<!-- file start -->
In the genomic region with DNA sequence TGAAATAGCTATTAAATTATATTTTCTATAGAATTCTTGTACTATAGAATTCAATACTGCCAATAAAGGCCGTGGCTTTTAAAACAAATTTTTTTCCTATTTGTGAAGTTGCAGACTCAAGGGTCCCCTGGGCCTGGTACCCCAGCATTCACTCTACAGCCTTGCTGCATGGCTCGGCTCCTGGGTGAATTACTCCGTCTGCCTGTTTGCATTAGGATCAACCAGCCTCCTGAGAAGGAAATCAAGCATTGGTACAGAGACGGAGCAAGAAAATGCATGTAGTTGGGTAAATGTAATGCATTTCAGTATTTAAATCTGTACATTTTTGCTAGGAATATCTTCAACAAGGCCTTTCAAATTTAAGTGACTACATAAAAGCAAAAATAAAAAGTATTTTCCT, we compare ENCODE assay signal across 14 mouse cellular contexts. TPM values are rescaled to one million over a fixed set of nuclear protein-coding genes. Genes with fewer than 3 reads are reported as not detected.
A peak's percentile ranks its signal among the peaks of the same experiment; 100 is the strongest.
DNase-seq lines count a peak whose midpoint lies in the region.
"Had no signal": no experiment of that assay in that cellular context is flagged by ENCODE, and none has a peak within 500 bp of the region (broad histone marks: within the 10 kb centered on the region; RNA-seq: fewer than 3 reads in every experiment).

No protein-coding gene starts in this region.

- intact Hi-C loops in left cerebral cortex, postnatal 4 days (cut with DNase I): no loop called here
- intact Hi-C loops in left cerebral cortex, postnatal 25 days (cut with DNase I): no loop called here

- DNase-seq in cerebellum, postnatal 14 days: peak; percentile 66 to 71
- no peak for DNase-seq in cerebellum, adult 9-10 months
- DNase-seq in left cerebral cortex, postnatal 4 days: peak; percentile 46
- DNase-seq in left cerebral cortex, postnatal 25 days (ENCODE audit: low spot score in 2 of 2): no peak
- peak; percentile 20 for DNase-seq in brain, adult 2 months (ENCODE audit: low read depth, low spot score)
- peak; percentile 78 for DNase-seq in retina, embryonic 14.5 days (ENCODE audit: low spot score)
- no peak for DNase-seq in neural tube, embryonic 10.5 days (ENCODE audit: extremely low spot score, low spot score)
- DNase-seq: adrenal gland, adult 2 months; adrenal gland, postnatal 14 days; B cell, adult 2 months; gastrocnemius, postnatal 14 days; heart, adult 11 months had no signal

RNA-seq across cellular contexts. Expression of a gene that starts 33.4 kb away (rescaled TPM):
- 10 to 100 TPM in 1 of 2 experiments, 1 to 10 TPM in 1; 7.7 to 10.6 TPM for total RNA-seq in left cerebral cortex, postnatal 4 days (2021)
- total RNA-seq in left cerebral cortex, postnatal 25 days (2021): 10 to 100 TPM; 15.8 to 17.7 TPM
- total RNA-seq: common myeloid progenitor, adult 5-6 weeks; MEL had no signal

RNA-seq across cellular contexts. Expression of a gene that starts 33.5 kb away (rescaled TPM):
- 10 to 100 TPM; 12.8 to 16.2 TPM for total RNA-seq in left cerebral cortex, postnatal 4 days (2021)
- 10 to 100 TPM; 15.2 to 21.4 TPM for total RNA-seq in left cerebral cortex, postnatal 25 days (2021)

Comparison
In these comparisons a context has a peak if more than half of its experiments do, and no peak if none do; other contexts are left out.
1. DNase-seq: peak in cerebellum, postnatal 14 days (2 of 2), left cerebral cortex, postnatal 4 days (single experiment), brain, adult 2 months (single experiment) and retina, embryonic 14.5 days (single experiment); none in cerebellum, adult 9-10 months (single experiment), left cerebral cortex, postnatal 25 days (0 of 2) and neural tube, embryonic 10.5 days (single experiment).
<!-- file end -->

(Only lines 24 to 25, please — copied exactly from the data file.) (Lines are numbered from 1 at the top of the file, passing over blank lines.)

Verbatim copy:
In these comparisons a context has a peak if more than half of its experiments do, and no peak if none do; other contexts are left out.
1. DNase-seq: peak in cerebellum, postnatal 14 days (2 of 2), left cerebral cortex, postnatal 4 days (single experiment), brain, adult 2 months (single experiment) and retina, embryonic 14.5 days (single experiment); none in cerebellum, adult 9-10 months (single experiment), left cerebral cortex, postnatal 25 days (0 of 2) and neural tube, embryonic 10.5 days (single experiment).